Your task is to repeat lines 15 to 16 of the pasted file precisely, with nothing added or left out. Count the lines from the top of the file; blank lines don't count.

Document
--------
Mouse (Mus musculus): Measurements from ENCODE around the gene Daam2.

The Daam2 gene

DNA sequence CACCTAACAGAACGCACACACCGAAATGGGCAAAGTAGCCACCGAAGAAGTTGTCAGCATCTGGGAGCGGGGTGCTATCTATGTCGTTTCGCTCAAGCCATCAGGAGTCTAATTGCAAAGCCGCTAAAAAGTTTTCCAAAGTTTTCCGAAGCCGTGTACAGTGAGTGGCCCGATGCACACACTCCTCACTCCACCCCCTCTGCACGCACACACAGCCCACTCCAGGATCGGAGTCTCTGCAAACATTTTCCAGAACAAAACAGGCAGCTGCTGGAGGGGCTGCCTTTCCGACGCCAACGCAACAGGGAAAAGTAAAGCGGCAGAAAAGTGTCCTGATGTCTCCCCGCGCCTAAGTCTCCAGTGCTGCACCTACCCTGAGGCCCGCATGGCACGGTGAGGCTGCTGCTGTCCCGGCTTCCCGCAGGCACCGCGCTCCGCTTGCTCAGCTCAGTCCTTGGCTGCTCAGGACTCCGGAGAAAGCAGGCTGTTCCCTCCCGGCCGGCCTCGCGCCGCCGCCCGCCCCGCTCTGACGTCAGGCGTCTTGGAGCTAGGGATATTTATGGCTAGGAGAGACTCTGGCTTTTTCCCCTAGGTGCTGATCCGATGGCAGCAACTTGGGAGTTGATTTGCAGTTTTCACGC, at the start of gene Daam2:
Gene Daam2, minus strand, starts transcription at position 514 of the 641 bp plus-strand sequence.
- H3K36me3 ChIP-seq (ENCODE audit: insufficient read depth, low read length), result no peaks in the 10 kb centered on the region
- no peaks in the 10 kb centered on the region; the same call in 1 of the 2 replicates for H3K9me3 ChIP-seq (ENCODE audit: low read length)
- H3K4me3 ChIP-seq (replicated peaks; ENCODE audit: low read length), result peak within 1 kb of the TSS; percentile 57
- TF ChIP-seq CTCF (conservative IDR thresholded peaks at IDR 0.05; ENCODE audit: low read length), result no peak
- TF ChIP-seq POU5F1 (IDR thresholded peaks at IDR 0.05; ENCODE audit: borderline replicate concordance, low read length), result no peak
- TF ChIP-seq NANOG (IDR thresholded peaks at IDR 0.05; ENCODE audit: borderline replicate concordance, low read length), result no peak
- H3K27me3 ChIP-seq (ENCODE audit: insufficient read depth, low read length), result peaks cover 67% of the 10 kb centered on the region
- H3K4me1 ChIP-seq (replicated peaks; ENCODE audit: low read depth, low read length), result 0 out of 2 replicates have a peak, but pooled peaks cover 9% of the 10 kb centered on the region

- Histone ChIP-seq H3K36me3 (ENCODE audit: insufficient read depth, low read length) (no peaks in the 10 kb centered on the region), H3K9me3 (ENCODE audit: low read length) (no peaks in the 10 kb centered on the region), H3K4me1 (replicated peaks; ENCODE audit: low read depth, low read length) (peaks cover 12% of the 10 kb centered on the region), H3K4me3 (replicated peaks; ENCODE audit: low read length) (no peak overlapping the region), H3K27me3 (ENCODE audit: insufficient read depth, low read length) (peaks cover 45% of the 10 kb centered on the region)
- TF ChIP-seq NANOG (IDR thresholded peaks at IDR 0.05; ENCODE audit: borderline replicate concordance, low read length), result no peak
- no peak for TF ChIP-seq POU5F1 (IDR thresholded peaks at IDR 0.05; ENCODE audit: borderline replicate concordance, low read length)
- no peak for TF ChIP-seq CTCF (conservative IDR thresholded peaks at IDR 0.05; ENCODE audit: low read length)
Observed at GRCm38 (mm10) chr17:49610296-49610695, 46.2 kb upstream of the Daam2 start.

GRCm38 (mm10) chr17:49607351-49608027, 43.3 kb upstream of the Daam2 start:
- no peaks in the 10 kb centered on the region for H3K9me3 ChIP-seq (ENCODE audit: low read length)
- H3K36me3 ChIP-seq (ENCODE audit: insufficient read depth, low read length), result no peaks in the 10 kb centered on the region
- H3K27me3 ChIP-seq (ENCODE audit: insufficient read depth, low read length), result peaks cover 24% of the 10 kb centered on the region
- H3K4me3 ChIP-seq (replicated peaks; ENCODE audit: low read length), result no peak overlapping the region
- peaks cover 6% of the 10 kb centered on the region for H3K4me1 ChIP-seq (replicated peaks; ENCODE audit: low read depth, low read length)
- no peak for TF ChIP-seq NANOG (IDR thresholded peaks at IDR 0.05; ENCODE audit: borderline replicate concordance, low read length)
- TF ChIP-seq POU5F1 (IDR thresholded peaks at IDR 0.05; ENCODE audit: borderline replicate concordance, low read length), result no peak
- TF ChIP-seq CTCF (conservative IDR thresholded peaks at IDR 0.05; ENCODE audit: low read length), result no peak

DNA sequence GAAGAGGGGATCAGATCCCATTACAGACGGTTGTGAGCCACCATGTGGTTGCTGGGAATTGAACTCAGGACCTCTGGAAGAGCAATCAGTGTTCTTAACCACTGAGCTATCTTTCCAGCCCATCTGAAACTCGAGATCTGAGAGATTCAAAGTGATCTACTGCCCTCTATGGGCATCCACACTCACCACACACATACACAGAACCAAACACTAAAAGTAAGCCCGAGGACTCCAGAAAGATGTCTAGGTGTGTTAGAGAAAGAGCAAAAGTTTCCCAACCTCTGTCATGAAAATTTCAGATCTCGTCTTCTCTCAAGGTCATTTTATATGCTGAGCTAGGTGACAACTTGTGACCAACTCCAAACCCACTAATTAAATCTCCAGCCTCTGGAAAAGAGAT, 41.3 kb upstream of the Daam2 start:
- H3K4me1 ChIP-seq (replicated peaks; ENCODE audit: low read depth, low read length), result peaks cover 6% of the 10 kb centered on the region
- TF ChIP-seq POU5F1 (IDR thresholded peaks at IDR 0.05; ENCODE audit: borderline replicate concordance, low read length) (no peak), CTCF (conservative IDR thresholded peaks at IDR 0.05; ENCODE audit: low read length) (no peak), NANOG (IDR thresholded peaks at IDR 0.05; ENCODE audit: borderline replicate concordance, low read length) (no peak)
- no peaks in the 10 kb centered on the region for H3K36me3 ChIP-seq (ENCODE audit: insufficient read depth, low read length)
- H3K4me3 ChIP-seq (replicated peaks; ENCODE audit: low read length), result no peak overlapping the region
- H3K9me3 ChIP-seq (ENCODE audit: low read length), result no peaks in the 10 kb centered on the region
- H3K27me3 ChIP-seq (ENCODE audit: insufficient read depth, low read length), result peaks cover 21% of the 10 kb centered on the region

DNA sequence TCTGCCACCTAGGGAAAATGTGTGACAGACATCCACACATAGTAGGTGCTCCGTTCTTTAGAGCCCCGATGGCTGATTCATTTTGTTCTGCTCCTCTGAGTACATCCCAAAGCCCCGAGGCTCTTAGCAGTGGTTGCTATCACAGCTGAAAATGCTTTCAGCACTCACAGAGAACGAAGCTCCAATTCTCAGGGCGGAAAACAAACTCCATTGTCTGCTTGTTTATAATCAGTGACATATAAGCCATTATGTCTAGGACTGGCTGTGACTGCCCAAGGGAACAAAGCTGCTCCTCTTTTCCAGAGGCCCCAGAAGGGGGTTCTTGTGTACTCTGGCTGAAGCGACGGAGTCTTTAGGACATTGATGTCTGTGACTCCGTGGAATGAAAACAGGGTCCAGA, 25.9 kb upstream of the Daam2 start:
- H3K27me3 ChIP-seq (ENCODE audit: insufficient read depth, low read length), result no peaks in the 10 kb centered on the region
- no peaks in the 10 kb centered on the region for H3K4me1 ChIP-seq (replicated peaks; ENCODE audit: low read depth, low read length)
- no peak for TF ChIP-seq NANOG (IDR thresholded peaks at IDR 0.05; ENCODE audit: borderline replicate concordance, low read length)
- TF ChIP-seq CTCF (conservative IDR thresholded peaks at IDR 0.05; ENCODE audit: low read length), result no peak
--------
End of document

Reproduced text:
- no peak for TF ChIP-seq POU5F1 (IDR thresholded peaks at IDR 0.05; ENCODE audit: borderline replicate concordance, low read length)
- no peak for TF ChIP-seq CTCF (conservative IDR thresholded peaks at IDR 0.05; ENCODE audit: low read length)